Wheeler Winston Dixon
Filmmaker / Cultural Theorist / Film and Digital Historian
Above are a few of Dixon's most recent books; click on any of the thumbnails to see the full cover; more information is under the "books" tabs.
His many books include Synthetic Cinema: The 21st Century Movie Machine (2019),
The Films of Terence Fisher: Hammer Horror and Beyond (2017),
A Brief History of Comic Book Movies (2017, co-authored with Richard Graham),
Black & White Cinema: A Short History (2015), Dark Humor in Films of the 1960s (2015),
Cinema at The Margins (2013), Streaming: Movies, Media and Instant Access (2013);
Death of the Moguls: The End of Classical Hollywood (2012); 21st Century Hollywood: Movies in the Era of Transformation (2011, co-authored with Gwendolyn Audrey Foster); A History of Horror (2010), and Film Noir and the Cinema of Paranoia (2009).
Dixon’s textbook A Short History of Film (2008, co-authored with Gwendolyn Audrey Foster) was reprinted six times through 2012. A second, revised edition was published in 2013; the third revised edition was published in 2018. The book is a required text in universities throughout the world. His many articles have appeared in Cineaste, Film Criticism, Cinema Journal, Senses of Cinema, Post Script, Literature Film Quarterly, and numerous other publications.
In 2015, with Gwendolyn Audrey Foster, he inaugurated Quick Takes: Movies and Popular Culture for Rutgers University Press, a new series of books on film and popular culture; to date, twenty titles have been published in the series. From 2009 through 2017, he edited (with Gwendolyn Audrey Foster) the book series New Perspectives on World Cinema from Anthem Press, London.
For more information on Dixon and his work, click here.
The James E. Ryan Emeritus Professor of Film Studies at the University of Nebraska, Lincoln, Wheeler Winston Dixon is a teacher, filmmaker, the author of more than thirty books, and over a hundred articles. He has also taught at Rutgers University, The New School, and The University of Amsterdam. He has been making films since the mid 1960s, and in 2015, he began working in HD video; you can see a portfolio of his work here.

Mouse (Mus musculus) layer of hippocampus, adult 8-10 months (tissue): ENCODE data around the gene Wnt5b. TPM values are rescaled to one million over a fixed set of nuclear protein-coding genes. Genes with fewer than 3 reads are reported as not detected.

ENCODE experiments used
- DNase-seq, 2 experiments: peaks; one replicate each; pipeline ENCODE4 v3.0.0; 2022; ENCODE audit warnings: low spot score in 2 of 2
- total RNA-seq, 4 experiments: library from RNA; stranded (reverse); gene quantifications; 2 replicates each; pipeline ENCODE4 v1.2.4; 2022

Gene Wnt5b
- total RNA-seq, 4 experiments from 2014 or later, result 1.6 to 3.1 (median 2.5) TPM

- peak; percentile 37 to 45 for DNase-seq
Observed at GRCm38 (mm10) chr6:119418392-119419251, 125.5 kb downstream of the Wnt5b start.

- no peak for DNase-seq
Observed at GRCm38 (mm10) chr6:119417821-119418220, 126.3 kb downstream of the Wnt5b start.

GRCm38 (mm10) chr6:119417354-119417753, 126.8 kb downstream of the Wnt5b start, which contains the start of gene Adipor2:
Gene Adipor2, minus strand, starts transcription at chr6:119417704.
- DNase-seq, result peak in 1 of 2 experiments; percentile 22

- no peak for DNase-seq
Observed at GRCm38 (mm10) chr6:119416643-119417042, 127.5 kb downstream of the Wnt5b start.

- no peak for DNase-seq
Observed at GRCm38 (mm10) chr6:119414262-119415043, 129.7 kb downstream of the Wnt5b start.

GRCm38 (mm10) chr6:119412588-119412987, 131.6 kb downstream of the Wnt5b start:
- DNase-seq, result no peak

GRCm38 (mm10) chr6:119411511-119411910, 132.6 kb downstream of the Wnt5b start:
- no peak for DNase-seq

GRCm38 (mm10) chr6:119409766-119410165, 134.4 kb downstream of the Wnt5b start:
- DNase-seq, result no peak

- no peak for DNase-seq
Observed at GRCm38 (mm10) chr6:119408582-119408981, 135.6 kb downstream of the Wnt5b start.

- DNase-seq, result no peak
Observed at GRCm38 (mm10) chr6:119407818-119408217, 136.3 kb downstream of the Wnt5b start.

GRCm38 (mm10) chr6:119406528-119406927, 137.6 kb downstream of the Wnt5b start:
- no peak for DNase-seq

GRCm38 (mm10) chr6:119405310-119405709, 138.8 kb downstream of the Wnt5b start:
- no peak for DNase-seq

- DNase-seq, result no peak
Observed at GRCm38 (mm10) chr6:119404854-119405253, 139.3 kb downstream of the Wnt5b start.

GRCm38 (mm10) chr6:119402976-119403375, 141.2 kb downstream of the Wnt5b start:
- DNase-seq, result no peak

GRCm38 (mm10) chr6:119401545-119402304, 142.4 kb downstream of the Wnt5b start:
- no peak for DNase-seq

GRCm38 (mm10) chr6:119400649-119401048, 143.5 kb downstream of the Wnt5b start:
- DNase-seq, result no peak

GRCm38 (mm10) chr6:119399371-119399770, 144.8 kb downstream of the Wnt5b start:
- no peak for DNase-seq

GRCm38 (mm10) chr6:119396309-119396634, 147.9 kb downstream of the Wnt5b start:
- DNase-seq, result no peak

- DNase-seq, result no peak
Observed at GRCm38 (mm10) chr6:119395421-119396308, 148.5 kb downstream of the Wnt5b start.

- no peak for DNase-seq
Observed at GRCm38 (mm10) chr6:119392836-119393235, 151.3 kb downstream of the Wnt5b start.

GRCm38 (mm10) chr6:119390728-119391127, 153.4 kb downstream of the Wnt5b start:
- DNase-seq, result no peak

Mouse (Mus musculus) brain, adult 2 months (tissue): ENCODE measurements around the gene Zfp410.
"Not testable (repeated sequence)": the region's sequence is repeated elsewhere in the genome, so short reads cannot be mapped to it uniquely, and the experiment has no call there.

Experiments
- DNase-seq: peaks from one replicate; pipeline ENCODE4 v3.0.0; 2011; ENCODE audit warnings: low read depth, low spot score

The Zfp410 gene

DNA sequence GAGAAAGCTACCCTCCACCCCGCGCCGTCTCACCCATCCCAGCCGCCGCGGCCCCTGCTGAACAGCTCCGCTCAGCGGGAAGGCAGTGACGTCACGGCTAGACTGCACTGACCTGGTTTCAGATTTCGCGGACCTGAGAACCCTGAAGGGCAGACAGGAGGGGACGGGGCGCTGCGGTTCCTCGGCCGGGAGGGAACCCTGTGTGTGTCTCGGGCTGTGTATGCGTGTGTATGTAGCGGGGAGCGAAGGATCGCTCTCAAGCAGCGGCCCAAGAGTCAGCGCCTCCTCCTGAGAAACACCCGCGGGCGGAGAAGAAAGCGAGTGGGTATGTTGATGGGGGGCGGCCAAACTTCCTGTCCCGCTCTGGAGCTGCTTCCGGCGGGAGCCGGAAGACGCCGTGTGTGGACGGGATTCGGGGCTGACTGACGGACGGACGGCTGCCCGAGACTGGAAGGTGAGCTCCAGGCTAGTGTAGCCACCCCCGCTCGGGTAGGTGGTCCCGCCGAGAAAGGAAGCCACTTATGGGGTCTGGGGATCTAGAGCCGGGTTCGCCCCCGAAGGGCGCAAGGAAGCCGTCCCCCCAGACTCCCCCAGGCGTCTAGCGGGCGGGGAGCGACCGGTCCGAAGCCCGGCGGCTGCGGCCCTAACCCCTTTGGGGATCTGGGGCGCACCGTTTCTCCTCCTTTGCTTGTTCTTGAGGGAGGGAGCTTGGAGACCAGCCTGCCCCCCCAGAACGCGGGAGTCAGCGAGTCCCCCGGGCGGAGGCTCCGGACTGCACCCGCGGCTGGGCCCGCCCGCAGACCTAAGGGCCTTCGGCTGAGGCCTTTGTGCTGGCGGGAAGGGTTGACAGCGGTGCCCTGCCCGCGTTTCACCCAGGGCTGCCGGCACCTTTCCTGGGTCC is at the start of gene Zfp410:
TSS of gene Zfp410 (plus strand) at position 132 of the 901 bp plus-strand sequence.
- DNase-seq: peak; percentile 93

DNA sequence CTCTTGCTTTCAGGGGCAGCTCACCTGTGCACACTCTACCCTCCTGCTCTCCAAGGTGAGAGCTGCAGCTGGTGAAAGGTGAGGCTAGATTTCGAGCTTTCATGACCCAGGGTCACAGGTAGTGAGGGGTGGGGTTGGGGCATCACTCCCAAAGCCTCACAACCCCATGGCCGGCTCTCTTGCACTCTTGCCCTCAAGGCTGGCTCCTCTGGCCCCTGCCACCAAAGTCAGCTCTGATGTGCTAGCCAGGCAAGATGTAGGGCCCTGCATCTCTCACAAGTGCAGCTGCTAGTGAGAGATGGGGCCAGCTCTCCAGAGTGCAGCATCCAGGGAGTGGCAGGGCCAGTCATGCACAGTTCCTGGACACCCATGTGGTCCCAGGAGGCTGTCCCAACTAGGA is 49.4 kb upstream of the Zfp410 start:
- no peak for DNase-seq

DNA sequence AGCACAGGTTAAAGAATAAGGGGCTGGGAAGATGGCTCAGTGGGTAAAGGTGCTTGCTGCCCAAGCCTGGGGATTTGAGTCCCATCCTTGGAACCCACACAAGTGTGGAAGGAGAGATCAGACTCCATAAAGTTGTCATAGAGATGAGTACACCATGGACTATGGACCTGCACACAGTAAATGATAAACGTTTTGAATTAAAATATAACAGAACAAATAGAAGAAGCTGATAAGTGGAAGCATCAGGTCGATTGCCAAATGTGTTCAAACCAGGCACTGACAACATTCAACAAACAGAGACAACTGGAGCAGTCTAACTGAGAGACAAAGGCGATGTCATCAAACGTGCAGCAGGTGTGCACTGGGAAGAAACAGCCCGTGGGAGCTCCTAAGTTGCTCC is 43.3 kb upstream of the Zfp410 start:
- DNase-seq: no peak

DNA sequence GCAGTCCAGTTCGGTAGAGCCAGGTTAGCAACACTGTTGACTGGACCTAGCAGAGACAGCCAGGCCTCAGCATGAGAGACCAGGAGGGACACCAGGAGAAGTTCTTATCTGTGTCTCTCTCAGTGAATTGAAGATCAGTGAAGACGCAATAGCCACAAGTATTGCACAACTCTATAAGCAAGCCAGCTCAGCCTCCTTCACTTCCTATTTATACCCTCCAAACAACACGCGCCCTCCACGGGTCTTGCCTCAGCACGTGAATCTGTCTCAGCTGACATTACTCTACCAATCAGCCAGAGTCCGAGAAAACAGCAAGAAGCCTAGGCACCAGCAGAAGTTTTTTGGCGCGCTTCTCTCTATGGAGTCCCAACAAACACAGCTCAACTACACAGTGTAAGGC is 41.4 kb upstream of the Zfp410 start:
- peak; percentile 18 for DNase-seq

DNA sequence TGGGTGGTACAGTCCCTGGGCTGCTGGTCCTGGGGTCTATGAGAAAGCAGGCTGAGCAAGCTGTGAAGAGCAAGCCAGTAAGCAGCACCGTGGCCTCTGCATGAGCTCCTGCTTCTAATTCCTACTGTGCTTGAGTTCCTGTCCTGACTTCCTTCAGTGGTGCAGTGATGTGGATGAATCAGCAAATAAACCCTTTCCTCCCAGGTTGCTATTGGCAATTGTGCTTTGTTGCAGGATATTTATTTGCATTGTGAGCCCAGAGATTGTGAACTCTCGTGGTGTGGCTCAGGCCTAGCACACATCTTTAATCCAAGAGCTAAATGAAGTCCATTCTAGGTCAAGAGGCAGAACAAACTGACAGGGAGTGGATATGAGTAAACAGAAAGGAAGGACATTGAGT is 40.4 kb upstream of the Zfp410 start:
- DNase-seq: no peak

As a film and video artist, Dixon's films have been screened at The Museum of Modern Art, The Whitney Museum of American Art, LA Filmforum (Los Angeles), Anthology Film Archives, Filmhuis Cavia (Amsterdam), Studio 44 (Stockholm), La lumière collective (Montréal), The BWA Katowice Museum (Poland), Vastlab (Los Angeles), The Microscope Gallery, The National Film Theatre (UK), The Jewish Museum, The Nelson - Atkins Museum, Millennium Film Workshop, The San Francisco Cinématheque, The Maryland Institute College of Art, The New Arts Lab, The Collective for Living Cinema, The Kitchen, The Filmmakers Cinématheque, Film Forum, The Amos Eno Gallery, Sla 307 Art Space, The Gallery of Modern Art, The Rice Museum, The Oberhausen Film Festival, Experimental Response Cinema and elsewhere.
From 1999 to 2014, he was the co-editor in chief (with Gwendolyn Audrey Foster) of the journal Quarterly Review of Film and Video. He has been quoted by The Wall Street Journal, The New Yorker, Fast Company, The New York Times, the BBC, CNN, The Christian Science Monitor, US News and World Report, The Boston Globe, Entertainment Weekly, The Los Angeles Times, NPR, The PBS Newshour, USA Today and many other national media outlets on digital cinema, film and related topics.
In 2003, Dixon was honored with a retrospective of his films at The Museum of Modern Art, and his films were acquired for the permanent collection of the Museum, in both print and original format. In 2019, his new video work - more than 500 videos in all - was collected in the UCLA Film Archive in Los Angeles.